Derivatives of trig functions and isosceles triangles.

  1. The base of an isosceles triangle is 20 cm and the altitude is increasing at the rate of 1 cm/min. At what rate is the base angle increasing when the area is 100 cm2?

    I wasnt really sure where to start on this question so i tried my best at an answer. i'm sure i've gone wrong with this question so i appreciate any guidance.

    the isosceles triangle divides into two right triangles with bases of 10 cm and areas 50 cm2

    tan[tex]\theta[/tex] = [tex]\frac{h}{10}[/tex]

    [tex]\frac{d\theta}{dt}[/tex] sec[tex]^{2}[/tex] [tex]\theta[/tex] = [tex]\frac{1}{10}[/tex]

    [tex]\frac{d\theta}{dt}[/tex] = [tex]\frac{1}{10}[/tex]. cos [tex]^{2}[/tex] [tex]\theta[/tex]

    A = [tex]\frac{1}{2}[/tex] b x h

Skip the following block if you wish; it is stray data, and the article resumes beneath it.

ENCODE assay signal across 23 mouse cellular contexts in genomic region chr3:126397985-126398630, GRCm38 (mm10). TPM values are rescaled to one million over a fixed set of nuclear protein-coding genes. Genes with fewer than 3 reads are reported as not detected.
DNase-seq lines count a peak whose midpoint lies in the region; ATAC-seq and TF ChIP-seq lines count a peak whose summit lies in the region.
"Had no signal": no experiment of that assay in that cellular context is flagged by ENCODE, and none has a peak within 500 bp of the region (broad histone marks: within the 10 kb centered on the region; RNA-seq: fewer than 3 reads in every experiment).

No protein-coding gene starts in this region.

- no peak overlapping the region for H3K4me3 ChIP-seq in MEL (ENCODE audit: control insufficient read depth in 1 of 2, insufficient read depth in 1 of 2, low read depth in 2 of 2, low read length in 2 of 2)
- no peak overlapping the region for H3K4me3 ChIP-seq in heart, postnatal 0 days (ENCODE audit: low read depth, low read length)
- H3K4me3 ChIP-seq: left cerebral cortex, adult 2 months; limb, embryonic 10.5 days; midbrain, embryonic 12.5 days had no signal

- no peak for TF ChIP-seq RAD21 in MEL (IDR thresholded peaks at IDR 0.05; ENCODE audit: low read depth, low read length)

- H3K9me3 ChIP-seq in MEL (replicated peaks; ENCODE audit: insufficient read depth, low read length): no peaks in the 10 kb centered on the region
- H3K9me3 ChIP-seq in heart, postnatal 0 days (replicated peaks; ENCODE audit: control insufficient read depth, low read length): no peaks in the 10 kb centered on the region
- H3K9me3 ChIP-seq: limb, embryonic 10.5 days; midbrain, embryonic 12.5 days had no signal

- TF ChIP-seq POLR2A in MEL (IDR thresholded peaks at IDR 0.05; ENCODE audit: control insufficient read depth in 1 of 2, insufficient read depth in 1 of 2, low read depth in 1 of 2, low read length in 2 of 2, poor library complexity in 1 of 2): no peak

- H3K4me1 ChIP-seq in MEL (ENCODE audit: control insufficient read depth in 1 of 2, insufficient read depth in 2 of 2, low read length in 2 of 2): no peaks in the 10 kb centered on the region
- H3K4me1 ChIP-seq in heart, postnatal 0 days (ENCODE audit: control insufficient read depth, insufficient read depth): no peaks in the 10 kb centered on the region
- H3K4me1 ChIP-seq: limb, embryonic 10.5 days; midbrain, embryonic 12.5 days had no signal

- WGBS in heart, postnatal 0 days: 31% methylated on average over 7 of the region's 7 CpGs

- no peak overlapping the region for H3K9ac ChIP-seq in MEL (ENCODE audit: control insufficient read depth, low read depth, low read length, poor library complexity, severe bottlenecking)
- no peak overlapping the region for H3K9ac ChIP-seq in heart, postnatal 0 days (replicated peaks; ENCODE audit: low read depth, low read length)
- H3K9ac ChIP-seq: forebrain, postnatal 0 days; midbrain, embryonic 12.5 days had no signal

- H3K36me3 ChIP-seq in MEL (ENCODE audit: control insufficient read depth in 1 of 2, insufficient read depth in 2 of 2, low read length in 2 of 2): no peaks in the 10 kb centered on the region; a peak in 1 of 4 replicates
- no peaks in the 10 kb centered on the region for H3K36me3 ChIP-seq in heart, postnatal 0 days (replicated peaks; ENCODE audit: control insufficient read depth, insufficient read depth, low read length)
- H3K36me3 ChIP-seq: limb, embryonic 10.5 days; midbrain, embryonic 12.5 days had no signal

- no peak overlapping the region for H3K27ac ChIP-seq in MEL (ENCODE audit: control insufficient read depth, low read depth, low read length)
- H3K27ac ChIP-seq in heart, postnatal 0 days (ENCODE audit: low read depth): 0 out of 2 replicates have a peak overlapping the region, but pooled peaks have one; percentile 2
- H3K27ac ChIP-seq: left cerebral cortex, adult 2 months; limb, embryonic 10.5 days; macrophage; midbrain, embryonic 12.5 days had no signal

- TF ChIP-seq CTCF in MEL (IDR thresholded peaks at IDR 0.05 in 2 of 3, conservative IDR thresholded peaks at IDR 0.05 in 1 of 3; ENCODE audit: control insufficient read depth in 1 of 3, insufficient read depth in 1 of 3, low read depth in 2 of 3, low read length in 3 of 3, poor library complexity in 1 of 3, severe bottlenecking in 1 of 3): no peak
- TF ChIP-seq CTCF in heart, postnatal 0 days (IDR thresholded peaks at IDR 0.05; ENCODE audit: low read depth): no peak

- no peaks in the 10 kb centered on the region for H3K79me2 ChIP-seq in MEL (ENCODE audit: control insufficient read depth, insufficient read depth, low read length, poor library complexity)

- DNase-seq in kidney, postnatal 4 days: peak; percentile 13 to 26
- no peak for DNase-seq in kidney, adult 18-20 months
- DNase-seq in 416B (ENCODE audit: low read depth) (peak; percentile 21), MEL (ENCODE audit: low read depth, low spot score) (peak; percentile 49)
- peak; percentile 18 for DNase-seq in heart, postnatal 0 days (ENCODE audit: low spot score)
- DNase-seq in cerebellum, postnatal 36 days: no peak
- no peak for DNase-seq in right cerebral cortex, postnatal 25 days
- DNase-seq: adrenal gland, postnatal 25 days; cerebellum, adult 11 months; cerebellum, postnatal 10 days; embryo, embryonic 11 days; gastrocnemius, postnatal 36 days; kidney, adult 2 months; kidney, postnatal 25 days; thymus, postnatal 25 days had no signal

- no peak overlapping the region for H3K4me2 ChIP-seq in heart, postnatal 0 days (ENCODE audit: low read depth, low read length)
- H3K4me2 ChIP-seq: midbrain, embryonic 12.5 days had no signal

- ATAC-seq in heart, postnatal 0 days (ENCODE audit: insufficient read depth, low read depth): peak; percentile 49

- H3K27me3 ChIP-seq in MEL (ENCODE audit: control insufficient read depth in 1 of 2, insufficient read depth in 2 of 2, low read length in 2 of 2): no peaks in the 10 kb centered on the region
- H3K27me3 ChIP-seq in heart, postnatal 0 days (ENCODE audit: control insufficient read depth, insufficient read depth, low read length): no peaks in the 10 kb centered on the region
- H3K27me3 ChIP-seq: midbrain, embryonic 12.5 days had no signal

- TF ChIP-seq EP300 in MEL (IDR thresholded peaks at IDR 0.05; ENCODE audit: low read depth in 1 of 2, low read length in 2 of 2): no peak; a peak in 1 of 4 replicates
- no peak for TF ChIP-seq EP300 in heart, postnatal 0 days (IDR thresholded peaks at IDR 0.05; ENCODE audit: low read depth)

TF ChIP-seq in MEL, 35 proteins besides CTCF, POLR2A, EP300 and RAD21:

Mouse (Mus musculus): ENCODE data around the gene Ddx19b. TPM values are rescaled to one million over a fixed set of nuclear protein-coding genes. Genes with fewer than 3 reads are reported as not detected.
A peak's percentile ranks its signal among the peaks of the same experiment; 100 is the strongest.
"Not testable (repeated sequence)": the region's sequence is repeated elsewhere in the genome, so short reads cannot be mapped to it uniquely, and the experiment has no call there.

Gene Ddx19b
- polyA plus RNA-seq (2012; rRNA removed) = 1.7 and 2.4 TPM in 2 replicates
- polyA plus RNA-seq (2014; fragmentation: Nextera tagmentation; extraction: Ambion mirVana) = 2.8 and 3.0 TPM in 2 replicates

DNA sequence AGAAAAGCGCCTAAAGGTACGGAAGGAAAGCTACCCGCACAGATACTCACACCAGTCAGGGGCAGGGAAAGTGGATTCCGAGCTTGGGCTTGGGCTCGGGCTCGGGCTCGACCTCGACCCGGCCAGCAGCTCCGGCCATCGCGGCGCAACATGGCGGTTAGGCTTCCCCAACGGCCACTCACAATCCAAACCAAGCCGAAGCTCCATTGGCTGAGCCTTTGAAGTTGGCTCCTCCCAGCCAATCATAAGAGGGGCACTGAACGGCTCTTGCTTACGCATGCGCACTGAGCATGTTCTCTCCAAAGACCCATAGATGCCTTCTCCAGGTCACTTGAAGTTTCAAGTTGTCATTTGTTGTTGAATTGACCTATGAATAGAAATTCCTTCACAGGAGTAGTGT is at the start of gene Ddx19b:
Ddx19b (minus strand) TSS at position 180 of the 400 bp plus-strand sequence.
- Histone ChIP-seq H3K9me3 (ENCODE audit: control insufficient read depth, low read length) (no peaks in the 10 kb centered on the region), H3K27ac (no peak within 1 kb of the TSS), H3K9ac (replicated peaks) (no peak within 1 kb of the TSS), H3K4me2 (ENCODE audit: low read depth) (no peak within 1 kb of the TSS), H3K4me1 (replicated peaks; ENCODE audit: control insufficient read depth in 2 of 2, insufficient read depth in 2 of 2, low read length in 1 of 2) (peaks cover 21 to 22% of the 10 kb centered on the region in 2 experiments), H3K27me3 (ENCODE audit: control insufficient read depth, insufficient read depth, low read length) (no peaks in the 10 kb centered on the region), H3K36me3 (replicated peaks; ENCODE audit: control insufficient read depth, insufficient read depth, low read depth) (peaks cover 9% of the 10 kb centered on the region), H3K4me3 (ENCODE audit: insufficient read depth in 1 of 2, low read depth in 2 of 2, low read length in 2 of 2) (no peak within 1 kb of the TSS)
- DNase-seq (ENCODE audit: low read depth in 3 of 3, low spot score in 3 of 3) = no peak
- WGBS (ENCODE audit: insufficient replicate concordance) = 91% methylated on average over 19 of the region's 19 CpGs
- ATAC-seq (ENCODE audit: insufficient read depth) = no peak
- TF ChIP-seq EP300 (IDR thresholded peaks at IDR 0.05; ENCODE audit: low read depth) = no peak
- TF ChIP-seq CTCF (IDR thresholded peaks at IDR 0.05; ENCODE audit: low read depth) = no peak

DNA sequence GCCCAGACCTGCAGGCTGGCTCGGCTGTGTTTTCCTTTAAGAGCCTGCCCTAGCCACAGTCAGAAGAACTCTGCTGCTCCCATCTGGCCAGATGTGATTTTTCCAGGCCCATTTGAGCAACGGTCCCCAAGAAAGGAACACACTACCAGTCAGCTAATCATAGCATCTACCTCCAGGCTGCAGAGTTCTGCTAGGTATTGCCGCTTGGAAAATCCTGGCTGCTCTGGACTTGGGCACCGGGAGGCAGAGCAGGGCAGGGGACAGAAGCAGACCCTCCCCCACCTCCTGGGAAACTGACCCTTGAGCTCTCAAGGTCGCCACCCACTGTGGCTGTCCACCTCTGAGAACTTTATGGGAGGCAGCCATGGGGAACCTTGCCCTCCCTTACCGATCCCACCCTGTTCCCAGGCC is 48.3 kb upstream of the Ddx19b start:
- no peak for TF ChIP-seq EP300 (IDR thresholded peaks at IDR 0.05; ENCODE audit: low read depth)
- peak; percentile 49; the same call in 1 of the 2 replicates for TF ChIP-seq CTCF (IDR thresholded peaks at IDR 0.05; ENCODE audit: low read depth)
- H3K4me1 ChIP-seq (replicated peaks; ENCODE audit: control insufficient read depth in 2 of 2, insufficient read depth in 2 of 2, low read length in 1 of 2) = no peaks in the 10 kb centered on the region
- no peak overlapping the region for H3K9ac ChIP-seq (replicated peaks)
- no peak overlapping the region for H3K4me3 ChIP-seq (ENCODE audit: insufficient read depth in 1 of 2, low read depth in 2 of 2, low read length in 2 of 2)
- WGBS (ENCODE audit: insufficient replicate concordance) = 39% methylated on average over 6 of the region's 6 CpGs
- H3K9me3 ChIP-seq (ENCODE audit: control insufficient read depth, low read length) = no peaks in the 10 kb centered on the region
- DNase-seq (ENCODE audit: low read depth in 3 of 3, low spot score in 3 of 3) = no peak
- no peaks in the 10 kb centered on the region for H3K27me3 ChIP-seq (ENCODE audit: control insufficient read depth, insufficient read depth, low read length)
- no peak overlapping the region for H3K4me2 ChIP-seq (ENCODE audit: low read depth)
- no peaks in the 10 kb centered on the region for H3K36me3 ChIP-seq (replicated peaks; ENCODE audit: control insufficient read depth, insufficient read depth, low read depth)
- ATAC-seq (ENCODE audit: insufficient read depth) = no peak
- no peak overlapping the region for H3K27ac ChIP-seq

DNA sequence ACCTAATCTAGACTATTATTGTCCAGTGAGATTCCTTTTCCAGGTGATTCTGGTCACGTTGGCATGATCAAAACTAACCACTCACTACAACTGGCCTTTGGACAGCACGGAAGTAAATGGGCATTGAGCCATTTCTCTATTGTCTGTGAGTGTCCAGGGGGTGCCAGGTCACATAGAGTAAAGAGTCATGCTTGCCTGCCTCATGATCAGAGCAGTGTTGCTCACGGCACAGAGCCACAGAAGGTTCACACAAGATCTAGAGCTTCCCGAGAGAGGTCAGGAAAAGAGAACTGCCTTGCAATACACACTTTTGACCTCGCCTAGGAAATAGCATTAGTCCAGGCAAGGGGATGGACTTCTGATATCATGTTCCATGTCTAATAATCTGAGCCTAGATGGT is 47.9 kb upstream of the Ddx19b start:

50 = [tex]\frac{1}{2}[/tex] (10) . h
    h = 10

    tan [tex]\theta[/tex] = [tex]\frac{10}{10}[/tex]
    tan [tex]\theta[/tex] = 1

    we know,

    sin[tex]^{2}[/tex] [tex]\theta[/tex] + cos[tex]^{2}[/tex] [tex]\theta[/tex] = 1

    (cos[tex]\theta[/tex] tan [tex]\theta[/tex]) [tex]^{2}[/tex] + cos [tex]^{2}[/tex] [tex]\theta[/tex] = 1

    2 cos[tex]^{2}[/tex] [tex]\theta[/tex] = 1
    cos[tex]^{2}[/tex] [tex]\theta[/tex] = [tex]\frac{1}{2}[/tex]


    [tex]\frac{d\theta}{dt}[/tex] = [tex]\frac{1}{10}[/tex] . cos[tex]^{2}[/tex] [tex]\theta[/tex]

    = [tex]\frac{1}{10}[/tex] . cos[tex]^{2}[/tex][tex]\frac{1}{2}[/tex]
    = 0.077 rads / min

    or 4.6 rads /s


    Thanks in advance!
     
  2. jcsd
  3. HallsofIvy

    HallsofIvy 40,302
    Staff Emeritus
    Science Advisor

    Here's your error. "when the area is 100 cm2" refers to the original isosceles triangle and that had base 20, not 10.

     
  4. but if i plug in
    A = (1/2) b x h

    100 = (1/2) (20) h

    h is still equal to 10 cm. Is that the only error you see? because that does not effect the rest of the equation...:S
     
  5. is the rest of this equation anywhere near correct?? :(
     
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